Proletarian Dreams

These perspectives are my own and do not necessarily reflect those of my employers.

I work for a living. I don’t think that’s some great sign of character or integrity. Personally I think work is for chumps, and any day I don’t do my part to undermine the regime of wage slavery, I feel extra chumpish. The managerial class already knows that being a worker is like laying face-down on the ground while brick after brick of a pyramid scheme is laid on your back. That’s why they focus on climbing. Meanwhile, the rest of us are occupied trying vainly not to be crushed under the dead weight of Pharaoh’s dreams of immortality.

A proletarian is a worker that can see the pyramid for what it is, but refuses to use their peers as rungs on a ladder. Americans recognize the term from the Black Panther Party’s use. The word comes from the ancient Roman census to describe those with no property to their name except for the future laborers they could birth and raise. Like our mirror image, management is also class conscious. The difference is we seek out a life, and a future world, independent and autonomous from the class interests of Pharaoh and his court.

I go from sun up to sun down and miss the day

You been sayin’ for months that you gon’ fix my pay

While the hours of my life get pissed away

“The Stand,” by the Coup

Growing up I was expected to labor at school learning how to regurgitate information on-command. Not just any knowledge that I might find interesting. Schools only value what’s deemed useful to ruling class interests. We lived in a suburban tax shelter so that I could grow up to reproduce the middle class wealth of my white family. I preferred staying up late watching Star Trek, going to metal shows and protesting U.S. imperialism.

Odd enough my job prospects out of high school were next to nil, besides door-knocking for the newly-chartered Connecticut branch of the so-called Working Families Party. Their Director, John Green, stole our wages through ‘independent contractor’ misclassification. Unsure of what else to do with myself besides trying to build the movement against Pharaoh, I enrolled at Capital Community College. I again performed poorly but had a handful of cool instructors.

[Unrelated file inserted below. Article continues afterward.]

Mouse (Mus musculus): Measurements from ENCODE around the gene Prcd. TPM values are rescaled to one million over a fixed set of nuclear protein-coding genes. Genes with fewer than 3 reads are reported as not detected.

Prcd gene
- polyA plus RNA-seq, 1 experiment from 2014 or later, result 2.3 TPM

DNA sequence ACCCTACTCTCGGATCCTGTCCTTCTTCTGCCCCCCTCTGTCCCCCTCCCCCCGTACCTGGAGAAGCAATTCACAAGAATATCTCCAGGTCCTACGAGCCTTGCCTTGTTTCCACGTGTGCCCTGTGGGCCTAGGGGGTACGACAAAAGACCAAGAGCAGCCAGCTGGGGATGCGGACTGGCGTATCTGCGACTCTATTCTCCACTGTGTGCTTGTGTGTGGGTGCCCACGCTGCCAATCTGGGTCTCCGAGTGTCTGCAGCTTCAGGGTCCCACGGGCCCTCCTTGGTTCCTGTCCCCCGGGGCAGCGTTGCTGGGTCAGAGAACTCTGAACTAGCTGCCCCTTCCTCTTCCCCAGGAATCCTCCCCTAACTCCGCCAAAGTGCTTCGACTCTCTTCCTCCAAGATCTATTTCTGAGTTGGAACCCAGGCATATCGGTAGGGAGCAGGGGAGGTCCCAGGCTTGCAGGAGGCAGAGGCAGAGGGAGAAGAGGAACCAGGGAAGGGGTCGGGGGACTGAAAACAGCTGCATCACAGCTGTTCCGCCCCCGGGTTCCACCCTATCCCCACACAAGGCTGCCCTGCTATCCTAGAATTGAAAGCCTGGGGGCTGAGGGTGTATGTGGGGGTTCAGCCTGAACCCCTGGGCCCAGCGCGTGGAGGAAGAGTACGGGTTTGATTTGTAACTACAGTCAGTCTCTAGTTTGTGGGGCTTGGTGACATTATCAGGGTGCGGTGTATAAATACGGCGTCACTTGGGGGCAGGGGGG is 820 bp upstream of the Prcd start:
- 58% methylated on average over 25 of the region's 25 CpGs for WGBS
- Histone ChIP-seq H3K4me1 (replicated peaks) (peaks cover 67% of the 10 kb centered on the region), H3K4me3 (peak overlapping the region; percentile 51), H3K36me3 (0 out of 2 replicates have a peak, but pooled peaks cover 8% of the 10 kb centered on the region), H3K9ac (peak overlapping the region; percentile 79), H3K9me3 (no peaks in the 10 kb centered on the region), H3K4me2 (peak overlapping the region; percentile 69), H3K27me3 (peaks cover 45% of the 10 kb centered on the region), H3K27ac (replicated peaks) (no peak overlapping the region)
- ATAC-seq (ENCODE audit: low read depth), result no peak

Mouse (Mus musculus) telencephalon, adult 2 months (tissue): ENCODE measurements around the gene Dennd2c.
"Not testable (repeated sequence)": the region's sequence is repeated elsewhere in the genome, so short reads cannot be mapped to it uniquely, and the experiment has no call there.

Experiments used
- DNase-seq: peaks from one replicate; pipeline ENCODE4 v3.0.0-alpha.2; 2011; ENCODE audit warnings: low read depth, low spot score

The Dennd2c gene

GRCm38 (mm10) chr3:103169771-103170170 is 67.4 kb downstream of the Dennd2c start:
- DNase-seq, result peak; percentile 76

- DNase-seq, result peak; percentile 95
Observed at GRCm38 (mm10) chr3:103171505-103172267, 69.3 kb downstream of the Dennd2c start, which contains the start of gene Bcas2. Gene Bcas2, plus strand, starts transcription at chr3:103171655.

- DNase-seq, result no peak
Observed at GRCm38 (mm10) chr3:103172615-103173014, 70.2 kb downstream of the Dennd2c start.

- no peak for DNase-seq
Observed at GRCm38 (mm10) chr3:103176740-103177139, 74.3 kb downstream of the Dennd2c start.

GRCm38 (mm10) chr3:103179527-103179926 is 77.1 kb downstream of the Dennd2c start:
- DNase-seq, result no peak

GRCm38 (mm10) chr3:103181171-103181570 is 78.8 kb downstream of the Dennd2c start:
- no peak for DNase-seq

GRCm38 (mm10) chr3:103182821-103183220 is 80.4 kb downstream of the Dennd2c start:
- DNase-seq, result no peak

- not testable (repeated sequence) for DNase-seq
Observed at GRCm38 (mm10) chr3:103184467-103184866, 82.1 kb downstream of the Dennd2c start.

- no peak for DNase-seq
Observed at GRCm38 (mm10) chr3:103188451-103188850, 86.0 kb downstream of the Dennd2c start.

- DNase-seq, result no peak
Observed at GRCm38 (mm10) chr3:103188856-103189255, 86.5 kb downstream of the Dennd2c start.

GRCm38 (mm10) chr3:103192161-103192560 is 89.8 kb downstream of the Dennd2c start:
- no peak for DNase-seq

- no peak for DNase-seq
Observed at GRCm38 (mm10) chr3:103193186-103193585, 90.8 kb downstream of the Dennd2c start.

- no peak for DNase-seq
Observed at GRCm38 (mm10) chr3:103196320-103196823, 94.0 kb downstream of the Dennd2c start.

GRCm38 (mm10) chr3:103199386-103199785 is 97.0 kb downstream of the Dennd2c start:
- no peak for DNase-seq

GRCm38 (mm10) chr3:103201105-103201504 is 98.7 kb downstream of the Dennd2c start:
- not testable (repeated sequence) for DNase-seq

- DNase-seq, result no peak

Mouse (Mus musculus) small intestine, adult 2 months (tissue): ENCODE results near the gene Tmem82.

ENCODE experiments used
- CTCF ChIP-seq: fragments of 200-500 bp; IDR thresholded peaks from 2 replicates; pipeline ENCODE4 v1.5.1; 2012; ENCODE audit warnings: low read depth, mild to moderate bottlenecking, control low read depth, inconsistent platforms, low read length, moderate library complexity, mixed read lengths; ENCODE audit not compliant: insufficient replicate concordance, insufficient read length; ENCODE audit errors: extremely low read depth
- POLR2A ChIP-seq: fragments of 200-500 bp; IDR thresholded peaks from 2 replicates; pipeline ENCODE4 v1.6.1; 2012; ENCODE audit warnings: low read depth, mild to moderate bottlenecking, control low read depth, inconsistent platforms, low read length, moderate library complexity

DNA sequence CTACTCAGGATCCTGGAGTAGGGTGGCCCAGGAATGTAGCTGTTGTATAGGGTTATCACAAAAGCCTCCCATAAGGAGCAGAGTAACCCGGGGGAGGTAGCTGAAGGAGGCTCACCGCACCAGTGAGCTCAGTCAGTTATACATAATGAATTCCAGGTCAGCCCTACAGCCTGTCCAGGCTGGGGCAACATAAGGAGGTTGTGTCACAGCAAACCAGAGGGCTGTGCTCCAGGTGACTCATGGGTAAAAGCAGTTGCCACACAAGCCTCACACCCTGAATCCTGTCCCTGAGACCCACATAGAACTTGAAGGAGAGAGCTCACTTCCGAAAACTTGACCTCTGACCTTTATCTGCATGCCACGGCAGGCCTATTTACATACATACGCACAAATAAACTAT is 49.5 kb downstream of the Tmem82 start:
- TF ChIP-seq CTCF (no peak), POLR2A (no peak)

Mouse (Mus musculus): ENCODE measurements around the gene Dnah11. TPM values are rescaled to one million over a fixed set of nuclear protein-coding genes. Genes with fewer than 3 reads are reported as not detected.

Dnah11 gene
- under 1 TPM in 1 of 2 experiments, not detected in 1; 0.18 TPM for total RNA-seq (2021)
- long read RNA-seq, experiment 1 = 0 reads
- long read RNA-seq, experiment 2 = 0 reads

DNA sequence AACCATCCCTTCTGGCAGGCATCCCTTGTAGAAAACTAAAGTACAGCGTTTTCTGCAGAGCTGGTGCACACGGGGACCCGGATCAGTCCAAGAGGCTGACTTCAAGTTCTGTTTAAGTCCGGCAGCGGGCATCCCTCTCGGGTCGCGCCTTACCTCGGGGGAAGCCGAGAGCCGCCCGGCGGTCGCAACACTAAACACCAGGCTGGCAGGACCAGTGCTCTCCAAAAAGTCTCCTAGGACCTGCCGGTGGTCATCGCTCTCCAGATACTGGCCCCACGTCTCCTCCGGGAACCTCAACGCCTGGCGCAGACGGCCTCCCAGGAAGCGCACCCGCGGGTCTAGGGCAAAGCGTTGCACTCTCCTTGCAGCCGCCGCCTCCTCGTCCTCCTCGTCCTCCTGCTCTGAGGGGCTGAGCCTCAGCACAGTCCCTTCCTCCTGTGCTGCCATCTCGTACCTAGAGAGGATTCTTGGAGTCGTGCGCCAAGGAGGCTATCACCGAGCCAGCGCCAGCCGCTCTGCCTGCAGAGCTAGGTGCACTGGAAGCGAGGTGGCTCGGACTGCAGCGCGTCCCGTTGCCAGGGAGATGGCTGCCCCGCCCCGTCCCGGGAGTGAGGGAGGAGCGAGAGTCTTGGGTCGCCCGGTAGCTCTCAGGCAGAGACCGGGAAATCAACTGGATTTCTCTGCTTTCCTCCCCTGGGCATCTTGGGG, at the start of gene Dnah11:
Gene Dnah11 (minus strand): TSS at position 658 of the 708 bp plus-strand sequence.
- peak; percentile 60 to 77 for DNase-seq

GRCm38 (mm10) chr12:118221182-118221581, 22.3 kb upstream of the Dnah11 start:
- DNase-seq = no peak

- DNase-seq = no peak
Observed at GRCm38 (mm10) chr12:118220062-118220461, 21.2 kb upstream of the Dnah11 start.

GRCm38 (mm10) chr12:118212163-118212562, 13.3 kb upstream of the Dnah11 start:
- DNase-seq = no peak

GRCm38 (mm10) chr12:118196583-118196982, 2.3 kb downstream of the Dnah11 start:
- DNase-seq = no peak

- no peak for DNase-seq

I was 28 when I began the vocation I eventually decided to study at Capital, and in the years prior and since I’ve filled the hours of my life with more stupid, draining and oppressive jobs than I care to list off. Some places tasked me with better or worse things to do, but what always made the job good or bad was my peers. People who understand the difference between collectively slacking-off and making others pick up your slack; who know how to look the other way sometimes and look out for each other at other times; who have proletarian sensibilities and will have long conversations about the state of the world. Those jobs are common enough, though the better people come and go. Inevitably you have to put up with ass-kissers and other losers.

I like what I do now. A comrade recently described it as my ‘dream job’ because I’d been applying to it for well over a decade. And truthfully there are moments where I do feel the rare notion that I’m doing something worth my time. I guide my neighbors and friends through navigating the world of information, I read, and I shoot the shit with whoever’s around. But even in this so-called dream, class harmony is nowhere to be found. The loftiest permissible idealism is kept tightly under the pyramid’s capstone, where the most dangerous and onerous work is heavily racialized and pays poverty wages. Management polishes the rough edges of the edifice by paying outside consultants to purportedly help make the organization more ‘Diverse, Equitable and Inclusive.’ In reality it’s nothing but another management tool of persuading us to not make demands.

I don’t have a dream job because I do not dream of labor. I’ve trained myself to open my eyes whenever my resting mind wanders back to places that already get my waking hours at bargain basement prices. I dream instead of undertakings that merge play with the endless self-directed process of sharpening my skills and crafts, broken only by long stints of leisure and travel, underwritten by the bounty of a post-capitalist ecological social balance. I dream of an end to fabricated scarcity, the abolition of social class, stigma and oppression. I dream of a democratic communal society in harmony with the Earth, because the alternative is no future at all.

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